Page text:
WOT is a great secrutity addon. I am sure we are going to be mentioning several times more in the future.

  27. Esa
    February 27, 2009 at 2:35 am

    Thank you for mentioning Web of Trust (WOT). I just wanted to add that WOT is also available for Internet Explorer.

  28. Damian
    February 27, 2009 at 2:03 am

    Good list except for Comodo. Comodo should be on a list of the top 5 pieces of Malware. Anyone who has tried to remove it from a computer would concur, except their still trying to remove the thing. The thing doesn't even have an uninstall option. Download shorewall and build a real firewall for your network.

    • come on
      February 27, 2009 at 5:01 pm

      Did you really tried to uninstall it? because it HAS an uninstaller (or you could use revo or your uninstaller).

    • Aibek
      March 6, 2009 at 4:44 am

      I second the "come on" guy :-)

  29. kseve
    February 26, 2009 at 11:28 pm

    no avast? come on, ive found it much better than avg and avira

  30. Ed
    February 26, 2009 at 10:41 pm

    Comodo Firewall comes bundled with it's own anti-virus software so why bother with AVG? Comodo Firewall/Anti-V has a small footprint and the two work like a dream together.

  31. Doc
    February 26, 2009 at 6:51 pm

    I prefer YesScript to NoScript for Firefox. You only have to blacklist the sites you prefer not to have Javascript, instead of enabling (and reloading) the ones you need to whitelist.

    • Aibek
      March 6, 2009 at 4:43 am

      yeah but it's not practical, as one of the main reasons people install NoScript because it offers some protection when opening links to unknown sites

  32. xulsolar
    February 26, 2009 at 6:25 pm

    I use Ubuntu so I don't need almost any of these apps...just the apps for Firefox. I'm so sorry for the win users, seriously..

  33. g
    February 26, 2009 at 6:17 pm

    Avira (in lieu of avg)

    it pays to be paranoid.

    • Aibek
      March 6, 2009 at 4:40 am

      Hijackthis is also a good one, but it's for advanced users.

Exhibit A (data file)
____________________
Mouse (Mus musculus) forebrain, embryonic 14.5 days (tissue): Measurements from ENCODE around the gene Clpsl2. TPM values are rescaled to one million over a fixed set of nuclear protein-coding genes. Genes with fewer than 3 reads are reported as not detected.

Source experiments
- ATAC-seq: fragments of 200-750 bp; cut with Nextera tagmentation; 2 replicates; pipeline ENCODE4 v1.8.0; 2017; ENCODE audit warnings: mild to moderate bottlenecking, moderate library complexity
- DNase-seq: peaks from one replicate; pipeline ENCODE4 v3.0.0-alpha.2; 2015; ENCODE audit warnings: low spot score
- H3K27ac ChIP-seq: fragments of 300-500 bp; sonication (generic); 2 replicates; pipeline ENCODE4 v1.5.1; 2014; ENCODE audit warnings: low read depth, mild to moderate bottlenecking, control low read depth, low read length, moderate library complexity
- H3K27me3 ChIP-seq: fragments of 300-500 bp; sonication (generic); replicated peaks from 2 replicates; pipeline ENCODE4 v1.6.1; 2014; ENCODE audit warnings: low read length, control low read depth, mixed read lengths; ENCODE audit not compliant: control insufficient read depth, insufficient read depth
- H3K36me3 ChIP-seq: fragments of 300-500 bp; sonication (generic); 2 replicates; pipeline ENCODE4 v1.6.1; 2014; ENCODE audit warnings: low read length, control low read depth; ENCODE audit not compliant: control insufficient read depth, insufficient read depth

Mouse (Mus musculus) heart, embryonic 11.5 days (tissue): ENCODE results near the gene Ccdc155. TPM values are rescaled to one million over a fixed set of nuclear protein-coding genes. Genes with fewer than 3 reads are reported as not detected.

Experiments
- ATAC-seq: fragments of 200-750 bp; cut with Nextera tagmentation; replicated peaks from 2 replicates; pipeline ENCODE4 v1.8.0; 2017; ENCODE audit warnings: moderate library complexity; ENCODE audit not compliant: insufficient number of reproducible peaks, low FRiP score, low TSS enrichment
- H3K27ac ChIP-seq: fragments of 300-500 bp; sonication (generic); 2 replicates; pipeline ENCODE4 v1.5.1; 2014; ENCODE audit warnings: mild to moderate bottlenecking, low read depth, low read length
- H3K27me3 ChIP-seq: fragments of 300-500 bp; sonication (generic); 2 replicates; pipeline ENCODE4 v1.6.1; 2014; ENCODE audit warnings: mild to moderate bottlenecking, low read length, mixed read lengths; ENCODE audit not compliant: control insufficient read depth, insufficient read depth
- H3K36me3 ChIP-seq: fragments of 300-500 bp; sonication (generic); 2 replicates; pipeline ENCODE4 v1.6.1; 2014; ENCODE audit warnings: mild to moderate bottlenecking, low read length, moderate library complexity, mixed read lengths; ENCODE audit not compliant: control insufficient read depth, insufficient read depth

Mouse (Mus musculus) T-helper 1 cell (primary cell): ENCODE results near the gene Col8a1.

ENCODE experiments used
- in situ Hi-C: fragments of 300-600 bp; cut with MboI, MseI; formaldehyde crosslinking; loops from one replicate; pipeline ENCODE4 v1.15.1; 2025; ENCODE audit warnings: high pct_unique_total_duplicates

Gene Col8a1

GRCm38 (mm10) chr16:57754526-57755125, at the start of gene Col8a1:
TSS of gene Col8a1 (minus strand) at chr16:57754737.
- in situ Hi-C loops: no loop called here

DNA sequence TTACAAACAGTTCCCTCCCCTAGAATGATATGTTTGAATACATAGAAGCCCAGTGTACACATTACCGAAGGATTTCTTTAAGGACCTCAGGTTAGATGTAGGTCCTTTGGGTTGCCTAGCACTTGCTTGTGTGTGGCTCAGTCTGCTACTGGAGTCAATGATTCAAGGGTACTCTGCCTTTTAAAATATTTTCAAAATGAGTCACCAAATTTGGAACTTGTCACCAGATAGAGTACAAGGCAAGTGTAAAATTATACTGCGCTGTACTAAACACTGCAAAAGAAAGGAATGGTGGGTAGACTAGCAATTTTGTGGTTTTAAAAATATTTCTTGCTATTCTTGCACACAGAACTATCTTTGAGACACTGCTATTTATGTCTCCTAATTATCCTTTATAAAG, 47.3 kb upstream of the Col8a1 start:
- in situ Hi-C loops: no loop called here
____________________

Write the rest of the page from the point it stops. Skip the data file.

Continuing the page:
34. Vadim P.
    February 26, 2009 at 5:49 pm

    Ubuntu is a pretty good security tool for the lazy people.

    • Aibek
      March 6, 2009 at 4:39 am

      agree! :-)

  35. Sean
    February 26, 2009 at 2:36 pm

    I didn't previously know about Web of Trust, and I have to say it's a very cool addon. This is something that,for the average user, could probably do a lot more to protect and secure a computer than any of the above applications with little effort involved. I'll definitely be installing it on any new computers I set up.

  36. Nicbot
    February 26, 2009 at 2:22 pm

    MAM and Comodo are wins for sure. No mention of Avast or SuperAntiSpyware though?

    I've been using Avast+Comodo on Vista 64 for over a year now with no problems at all. On XP I use Avast+ZoneAlarm. Both are great combo's imo. For Spyware removal and protection I use both MAM and SAS when needed.

    I would suggest adding a task manager application such as Process Explorer to your list though. This coupled with AutoRuns can both help to educate and protect.

    • Aibek
      March 6, 2009 at 4:37 am

      I agree, knowing what processes are running on your system is another must. I didn't include it in the original list as I think it's not really aomething for beginners.

      I personally use ProcessLibrary. I set up a quick search for it on Firefox which makes it very easy to lookup the process when i need it.